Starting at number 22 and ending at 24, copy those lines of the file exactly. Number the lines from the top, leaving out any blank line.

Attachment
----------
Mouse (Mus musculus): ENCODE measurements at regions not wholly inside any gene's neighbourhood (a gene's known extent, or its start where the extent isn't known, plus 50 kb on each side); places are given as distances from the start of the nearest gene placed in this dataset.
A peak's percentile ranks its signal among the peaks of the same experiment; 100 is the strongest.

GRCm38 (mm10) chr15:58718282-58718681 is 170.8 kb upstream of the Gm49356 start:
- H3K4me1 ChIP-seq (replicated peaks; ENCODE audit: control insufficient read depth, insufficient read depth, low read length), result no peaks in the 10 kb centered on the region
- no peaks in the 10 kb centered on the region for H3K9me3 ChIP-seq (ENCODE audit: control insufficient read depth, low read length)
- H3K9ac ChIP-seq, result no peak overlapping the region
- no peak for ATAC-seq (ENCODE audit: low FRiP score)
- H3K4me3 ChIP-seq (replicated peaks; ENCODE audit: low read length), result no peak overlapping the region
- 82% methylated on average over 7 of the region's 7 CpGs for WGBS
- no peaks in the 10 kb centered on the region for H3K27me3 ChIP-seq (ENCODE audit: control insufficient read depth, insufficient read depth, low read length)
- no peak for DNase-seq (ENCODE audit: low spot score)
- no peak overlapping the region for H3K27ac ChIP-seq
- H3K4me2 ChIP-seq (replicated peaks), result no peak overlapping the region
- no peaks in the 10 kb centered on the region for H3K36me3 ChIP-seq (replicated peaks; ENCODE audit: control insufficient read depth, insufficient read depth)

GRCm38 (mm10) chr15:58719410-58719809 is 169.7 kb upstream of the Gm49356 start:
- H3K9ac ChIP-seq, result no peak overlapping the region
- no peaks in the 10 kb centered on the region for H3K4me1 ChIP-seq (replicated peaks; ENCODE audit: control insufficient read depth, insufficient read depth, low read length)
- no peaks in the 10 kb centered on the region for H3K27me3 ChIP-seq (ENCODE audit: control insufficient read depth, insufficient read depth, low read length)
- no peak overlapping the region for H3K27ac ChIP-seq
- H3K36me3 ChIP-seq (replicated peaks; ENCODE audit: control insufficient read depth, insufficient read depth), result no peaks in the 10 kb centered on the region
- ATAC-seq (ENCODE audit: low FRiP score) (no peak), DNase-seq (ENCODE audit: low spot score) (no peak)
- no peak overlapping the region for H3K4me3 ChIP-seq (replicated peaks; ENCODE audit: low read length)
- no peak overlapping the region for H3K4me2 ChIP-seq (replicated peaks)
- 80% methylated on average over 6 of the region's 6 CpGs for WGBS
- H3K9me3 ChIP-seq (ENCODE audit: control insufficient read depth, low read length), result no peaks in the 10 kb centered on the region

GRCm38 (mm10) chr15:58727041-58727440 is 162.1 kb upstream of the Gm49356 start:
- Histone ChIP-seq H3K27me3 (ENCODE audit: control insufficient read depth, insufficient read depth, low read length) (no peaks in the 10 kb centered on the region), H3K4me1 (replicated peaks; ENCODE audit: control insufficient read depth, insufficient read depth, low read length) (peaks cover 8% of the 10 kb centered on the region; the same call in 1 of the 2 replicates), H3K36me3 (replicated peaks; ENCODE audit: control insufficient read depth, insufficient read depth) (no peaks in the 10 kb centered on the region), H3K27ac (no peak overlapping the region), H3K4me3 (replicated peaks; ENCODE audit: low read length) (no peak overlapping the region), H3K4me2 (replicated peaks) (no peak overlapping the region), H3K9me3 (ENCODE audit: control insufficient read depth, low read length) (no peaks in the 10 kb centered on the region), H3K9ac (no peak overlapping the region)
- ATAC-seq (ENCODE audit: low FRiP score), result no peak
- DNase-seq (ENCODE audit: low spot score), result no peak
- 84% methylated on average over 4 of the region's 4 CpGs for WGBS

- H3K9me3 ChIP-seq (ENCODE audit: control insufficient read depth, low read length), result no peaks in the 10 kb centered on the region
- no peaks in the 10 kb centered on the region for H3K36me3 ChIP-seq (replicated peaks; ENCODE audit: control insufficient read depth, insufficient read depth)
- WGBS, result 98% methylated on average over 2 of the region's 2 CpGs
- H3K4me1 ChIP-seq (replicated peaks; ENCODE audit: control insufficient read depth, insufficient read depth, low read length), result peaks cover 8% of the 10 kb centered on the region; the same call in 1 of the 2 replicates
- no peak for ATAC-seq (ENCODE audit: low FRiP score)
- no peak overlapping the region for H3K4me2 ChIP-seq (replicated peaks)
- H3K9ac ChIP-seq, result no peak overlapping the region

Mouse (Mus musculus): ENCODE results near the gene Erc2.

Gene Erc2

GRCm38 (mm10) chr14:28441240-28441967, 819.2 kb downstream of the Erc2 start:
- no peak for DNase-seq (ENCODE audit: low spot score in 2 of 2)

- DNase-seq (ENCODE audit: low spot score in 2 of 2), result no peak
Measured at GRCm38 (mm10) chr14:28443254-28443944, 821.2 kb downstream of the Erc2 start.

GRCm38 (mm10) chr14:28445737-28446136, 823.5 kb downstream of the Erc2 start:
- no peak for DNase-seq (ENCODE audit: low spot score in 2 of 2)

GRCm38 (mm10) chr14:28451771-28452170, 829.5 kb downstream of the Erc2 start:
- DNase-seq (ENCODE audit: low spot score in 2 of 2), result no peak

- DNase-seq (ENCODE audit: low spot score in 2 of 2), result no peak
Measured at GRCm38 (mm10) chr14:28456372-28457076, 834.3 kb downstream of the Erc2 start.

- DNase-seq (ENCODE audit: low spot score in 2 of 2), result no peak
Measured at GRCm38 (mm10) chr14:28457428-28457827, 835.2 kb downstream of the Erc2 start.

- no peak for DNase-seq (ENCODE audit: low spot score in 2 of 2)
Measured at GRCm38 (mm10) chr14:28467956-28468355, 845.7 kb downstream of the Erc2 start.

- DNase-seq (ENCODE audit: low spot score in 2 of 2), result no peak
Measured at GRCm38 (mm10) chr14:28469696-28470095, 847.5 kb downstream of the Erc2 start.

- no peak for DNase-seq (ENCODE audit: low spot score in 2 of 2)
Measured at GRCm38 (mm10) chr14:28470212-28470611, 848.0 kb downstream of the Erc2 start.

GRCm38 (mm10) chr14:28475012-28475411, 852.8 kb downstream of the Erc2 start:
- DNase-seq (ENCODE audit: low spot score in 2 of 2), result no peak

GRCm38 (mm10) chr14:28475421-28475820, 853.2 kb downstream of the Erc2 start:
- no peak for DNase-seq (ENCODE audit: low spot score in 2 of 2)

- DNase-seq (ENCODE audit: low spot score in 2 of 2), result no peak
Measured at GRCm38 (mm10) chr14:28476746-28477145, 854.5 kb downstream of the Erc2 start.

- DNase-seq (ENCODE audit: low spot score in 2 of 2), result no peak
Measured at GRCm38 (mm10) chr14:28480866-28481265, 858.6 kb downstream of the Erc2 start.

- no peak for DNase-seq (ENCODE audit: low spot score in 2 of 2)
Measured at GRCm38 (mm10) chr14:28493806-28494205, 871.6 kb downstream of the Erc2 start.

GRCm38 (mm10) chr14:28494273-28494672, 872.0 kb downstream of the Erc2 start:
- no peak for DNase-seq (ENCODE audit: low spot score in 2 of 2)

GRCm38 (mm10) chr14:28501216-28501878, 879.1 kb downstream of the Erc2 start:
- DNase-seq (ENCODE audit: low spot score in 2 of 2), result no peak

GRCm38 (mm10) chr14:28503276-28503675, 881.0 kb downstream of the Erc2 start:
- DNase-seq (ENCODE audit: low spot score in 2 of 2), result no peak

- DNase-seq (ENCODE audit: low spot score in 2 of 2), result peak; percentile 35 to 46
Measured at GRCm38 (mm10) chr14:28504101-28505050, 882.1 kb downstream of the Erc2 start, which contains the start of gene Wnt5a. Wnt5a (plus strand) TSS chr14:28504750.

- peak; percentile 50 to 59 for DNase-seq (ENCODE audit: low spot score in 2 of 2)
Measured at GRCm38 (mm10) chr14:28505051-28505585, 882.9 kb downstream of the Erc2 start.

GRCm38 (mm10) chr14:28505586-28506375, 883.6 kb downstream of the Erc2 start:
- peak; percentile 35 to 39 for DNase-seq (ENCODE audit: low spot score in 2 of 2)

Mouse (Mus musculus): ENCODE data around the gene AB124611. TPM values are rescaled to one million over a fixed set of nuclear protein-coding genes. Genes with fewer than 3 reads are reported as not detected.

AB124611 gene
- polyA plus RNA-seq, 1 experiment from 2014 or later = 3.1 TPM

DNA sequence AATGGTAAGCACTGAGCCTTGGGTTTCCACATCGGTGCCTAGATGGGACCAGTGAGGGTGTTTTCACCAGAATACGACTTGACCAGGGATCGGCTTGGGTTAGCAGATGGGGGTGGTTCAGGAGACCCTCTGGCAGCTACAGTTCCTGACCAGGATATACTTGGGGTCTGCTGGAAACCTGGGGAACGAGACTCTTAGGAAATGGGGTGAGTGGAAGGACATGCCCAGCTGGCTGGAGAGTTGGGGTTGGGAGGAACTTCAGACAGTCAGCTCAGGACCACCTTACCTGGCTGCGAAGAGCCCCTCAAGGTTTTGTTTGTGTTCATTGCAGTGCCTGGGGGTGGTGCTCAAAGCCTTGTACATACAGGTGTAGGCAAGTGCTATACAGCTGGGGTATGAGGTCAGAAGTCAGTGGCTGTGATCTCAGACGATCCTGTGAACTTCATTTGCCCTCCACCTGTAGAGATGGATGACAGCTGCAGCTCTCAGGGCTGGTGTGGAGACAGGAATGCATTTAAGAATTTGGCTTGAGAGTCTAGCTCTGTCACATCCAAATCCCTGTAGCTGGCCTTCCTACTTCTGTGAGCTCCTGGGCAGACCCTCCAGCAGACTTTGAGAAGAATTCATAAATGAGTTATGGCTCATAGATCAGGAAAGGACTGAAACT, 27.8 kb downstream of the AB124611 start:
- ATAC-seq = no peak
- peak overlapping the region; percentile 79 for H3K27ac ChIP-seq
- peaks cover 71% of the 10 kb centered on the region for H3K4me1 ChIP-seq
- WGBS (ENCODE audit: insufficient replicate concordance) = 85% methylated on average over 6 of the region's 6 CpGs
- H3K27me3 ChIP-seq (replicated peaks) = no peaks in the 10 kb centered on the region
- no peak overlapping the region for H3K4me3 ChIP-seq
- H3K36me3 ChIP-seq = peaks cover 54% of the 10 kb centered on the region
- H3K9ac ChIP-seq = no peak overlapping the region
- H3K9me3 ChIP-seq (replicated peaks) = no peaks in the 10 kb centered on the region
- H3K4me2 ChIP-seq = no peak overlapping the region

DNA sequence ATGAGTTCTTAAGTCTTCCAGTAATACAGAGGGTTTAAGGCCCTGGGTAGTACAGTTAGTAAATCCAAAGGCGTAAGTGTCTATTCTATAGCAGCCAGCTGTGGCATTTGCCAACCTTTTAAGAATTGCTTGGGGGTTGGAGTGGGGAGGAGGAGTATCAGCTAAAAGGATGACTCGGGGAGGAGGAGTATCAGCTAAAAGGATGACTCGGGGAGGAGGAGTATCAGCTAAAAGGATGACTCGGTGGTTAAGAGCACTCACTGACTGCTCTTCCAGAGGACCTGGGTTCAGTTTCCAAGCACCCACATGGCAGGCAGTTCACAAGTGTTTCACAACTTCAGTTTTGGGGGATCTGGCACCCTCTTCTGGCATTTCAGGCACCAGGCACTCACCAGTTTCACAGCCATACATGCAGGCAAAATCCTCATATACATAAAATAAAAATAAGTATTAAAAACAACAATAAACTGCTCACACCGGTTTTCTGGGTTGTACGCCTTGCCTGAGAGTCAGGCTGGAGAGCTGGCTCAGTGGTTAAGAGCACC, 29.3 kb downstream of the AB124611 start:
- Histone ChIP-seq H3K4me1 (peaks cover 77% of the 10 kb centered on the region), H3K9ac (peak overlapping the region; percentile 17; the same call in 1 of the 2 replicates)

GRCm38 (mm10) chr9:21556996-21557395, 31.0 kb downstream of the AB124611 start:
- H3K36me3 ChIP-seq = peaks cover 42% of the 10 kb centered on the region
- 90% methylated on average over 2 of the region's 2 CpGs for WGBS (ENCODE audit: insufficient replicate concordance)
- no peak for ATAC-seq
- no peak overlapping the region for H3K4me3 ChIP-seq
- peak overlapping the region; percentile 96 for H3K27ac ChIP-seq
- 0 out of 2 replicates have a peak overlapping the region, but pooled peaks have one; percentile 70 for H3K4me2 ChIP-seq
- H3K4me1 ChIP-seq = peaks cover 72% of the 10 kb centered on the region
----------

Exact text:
- no peak overlapping the region for H3K4me3 ChIP-seq (replicated peaks; ENCODE audit: low read length)
- no peak overlapping the region for H3K4me2 ChIP-seq (replicated peaks)
- 80% methylated on average over 6 of the region's 6 CpGs for WGBS